Having fun with CSS3 — Border Radius

As you may know already, CSS3 has intro­duced a new set of prop­er­ties which allows you to eas­i­ly add curved cor­ners to a box.

Simple round corners

You can cre­ate a div with round cor­ners with this sim­ple css:

div {
    border-radius: 50px;
}

image

How­ev­er, giv­en the stage of devel­op­ment CSS3 is at as of now this is only sup­port­ed by Google Chrome… Instead, you are encour­aged to add ven­dor pre­fix­es :

div {
    -webkit-border-radius: 50px; /* for Chrome */
    -moz-border-radius: 50px; /* for Firefox */
}

How much of a curve the cor­ners get is worked out by plac­ing an imag­i­nary cir­cle of a radius of the giv­en num­ber of pix­els at each of the cor­ners (see image below):

image

Nat­u­ral­ly this intro­duces an inter­est­ing edge con­di­tion – what if the radius of the imag­i­nary cir­cles is set to be equal to or greater than half of the width of a square-shaped ele­ment? Do we just get a cir­cle back?

Yes.

image

Specify different radius for each corner

You can spec­i­fy a dif­fer­ent radius for each of the top-left, top-right, bot­tom-right and bot­tom-left cor­ners either like this:

div {
    /* for Chrome */
    -webkit-border-top-left-radius: 40px;
    -webkit-border-top-right-radius: 10px;
    -webkit-border-bottom-right-radius: 80px;
    -webkit-border-bottom-left-radius: 20px;

    /* for Firefox */
    -moz-border-radius-topleft: 40px;
    -moz-border-radius-topright: 10px;
    -moz-border-radius-bottomright: 80px;
    -moz-border-radius-bottomleft: 20px;
}

Note: the prop­er­ty names are dif­fer­ent!

Or using the short-hand syn­tax by list­ing 4 con­sec­u­tive val­ues for each of the four cor­ners in the above men­tioned order:

div {
    -webkit-border-radius: 40px 10px 80px 20px;  /* for Chrome */
    -moz-border-radius: 40px 10px 80px 20px;  /* for Firefox */
}

both will pro­duce the same result:

image

Oval-shaped corners

You don’t have to be con­tent with cir­cu­lar-shaped cor­ners either, to spec­i­fy an oval-shaped cor­ner, just use this syn­tax:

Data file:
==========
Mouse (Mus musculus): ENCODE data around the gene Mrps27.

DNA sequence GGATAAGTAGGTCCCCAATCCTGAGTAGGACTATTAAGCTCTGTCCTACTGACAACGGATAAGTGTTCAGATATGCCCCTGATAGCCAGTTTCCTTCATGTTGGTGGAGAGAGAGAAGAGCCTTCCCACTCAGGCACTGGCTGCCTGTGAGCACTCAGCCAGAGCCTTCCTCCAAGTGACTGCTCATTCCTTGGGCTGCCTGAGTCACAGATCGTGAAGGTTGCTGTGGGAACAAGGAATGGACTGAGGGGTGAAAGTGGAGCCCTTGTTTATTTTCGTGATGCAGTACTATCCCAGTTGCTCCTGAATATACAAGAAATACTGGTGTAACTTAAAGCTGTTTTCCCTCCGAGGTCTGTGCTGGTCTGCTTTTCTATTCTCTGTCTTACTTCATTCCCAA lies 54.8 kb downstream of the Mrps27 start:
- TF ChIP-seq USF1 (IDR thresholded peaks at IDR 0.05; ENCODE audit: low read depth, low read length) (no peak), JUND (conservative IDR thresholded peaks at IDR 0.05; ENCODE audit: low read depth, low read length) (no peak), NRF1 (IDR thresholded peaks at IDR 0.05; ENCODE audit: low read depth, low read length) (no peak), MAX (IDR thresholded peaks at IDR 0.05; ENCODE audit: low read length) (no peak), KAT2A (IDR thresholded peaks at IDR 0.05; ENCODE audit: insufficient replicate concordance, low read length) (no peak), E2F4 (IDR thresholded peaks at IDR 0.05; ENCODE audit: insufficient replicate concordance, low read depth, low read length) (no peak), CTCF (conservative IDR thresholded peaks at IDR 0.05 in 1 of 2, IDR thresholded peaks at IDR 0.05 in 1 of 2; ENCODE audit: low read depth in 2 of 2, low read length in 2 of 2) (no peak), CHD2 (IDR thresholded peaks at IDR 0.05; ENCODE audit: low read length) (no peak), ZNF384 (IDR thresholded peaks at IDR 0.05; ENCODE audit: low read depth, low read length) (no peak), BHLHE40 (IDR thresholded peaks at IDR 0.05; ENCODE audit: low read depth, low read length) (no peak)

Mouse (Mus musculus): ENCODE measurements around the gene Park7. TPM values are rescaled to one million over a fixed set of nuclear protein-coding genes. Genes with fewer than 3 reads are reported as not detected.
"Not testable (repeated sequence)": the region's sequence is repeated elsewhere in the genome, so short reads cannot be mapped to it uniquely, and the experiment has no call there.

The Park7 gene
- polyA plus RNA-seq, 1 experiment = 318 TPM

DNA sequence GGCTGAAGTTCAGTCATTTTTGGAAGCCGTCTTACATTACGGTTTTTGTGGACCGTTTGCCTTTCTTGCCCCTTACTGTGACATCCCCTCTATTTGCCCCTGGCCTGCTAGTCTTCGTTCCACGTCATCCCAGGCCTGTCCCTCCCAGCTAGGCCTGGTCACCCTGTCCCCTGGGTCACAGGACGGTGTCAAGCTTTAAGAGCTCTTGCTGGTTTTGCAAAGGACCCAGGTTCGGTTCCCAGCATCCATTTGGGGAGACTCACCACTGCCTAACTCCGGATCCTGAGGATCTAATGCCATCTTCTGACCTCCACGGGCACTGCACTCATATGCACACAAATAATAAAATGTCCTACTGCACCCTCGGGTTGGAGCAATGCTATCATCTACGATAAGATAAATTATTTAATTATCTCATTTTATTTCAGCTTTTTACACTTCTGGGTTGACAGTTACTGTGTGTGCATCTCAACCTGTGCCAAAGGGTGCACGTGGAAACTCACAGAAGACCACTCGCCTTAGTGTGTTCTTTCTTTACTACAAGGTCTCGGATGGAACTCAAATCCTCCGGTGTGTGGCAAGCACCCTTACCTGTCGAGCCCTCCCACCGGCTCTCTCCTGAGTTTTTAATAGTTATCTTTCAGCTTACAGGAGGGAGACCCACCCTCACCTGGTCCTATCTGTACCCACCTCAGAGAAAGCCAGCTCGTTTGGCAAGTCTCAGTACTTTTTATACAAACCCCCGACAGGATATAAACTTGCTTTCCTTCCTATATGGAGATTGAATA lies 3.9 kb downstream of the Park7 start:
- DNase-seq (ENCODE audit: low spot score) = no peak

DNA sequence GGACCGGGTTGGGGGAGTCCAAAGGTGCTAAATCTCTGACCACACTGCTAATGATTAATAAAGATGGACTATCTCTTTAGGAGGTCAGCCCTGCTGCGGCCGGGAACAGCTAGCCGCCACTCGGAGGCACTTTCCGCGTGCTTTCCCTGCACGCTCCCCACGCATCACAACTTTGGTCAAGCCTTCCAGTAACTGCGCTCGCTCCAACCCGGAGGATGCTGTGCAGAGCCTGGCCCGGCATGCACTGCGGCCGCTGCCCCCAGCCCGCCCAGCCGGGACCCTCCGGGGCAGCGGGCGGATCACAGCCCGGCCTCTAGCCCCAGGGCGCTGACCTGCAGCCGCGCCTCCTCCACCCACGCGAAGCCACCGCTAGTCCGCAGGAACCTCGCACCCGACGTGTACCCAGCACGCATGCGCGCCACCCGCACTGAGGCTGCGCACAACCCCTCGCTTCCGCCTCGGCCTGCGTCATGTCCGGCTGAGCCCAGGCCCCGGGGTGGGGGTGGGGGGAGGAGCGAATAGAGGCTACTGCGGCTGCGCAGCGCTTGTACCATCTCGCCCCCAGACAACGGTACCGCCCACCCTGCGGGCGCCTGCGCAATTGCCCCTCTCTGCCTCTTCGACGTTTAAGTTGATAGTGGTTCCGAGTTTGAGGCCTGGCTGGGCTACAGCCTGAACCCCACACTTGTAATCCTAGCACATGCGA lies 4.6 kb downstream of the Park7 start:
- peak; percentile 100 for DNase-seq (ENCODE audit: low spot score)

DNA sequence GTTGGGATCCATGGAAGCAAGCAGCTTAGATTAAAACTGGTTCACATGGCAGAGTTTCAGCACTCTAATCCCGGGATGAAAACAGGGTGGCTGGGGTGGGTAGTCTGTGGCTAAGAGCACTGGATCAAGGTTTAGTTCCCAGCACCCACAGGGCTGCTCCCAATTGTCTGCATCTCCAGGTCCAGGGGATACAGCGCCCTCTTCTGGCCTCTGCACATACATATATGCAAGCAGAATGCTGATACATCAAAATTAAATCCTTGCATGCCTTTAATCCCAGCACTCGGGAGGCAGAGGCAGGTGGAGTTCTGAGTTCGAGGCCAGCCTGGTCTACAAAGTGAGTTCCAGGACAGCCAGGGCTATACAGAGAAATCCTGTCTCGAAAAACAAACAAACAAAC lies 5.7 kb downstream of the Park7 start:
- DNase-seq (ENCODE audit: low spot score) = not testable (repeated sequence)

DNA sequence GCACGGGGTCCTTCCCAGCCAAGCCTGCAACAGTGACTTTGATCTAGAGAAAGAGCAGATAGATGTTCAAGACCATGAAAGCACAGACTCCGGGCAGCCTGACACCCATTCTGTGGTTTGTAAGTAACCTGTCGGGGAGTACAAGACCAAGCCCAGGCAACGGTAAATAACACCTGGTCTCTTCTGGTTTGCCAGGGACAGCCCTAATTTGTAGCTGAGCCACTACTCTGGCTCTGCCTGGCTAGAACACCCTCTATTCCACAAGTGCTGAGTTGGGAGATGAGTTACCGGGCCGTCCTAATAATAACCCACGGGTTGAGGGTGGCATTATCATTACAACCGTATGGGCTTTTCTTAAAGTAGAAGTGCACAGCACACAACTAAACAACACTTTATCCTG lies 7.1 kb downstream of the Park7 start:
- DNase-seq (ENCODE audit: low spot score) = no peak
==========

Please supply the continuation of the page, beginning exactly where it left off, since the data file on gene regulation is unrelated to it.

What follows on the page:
div {
    -webkit-border-radius: 80px / 40px;  /* for Chrome */
    -moz-border-radius: 80px / 40px;  /* for Firefox */
}

image

The only thing we’re doing dif­fer­ent­ly now is that we’re putting an oval as opposed to a per­fect cir­cle into the cor­ners. The oval is defined by a width and height:

image

And once more, you can spec­i­fy these for each cor­ner by set­ting sep­a­rate prop­er­ties:

div {
    /* for Chrome */
    -webkit-border-top-left-radius: 80px 40px;
    -webkit-border-top-right-radius: 10px 50px;
    -webkit-border-bottom-right-radius: 40px 80px;
    -webkit-border-bottom-left-radius: 60px 20px;

    /* for Firefox */
    -moz-border-radius-topleft: 80px 40px;
    -moz-border-radius-topright: 10px 50px;
    -moz-border-radius-bottomright: 40px 80px;
    -moz-border-radius-bottomleft: 60px 20px;
}

image

though unfor­tu­nate­ly there’s no short-hand syn­tax to save you from all these typ­ing this time around.

And final­ly, you don’t HAVE to use pix­els as unit either, most oth­er stan­dard CSS units work too. It’s also worth not­ing that using the ven­dor pre­fix (e.g. -webkit, -moz) allows for a more grace­ful degrad­ing behav­ior IF the final spec for CSS3 uses a dif­fer­ent nam­ing scheme for the bor­der radius prop­er­ties.

Demo

Check out this quick demo page I’ve put togeth­er for you to see the effect of chang­ing the bor­der radius, note this only works if your brows­er sup­ports the new ‘range’ input type defined in HTML5 (Chrome works fine, but Fire­fox doesn’t sup­port it yet).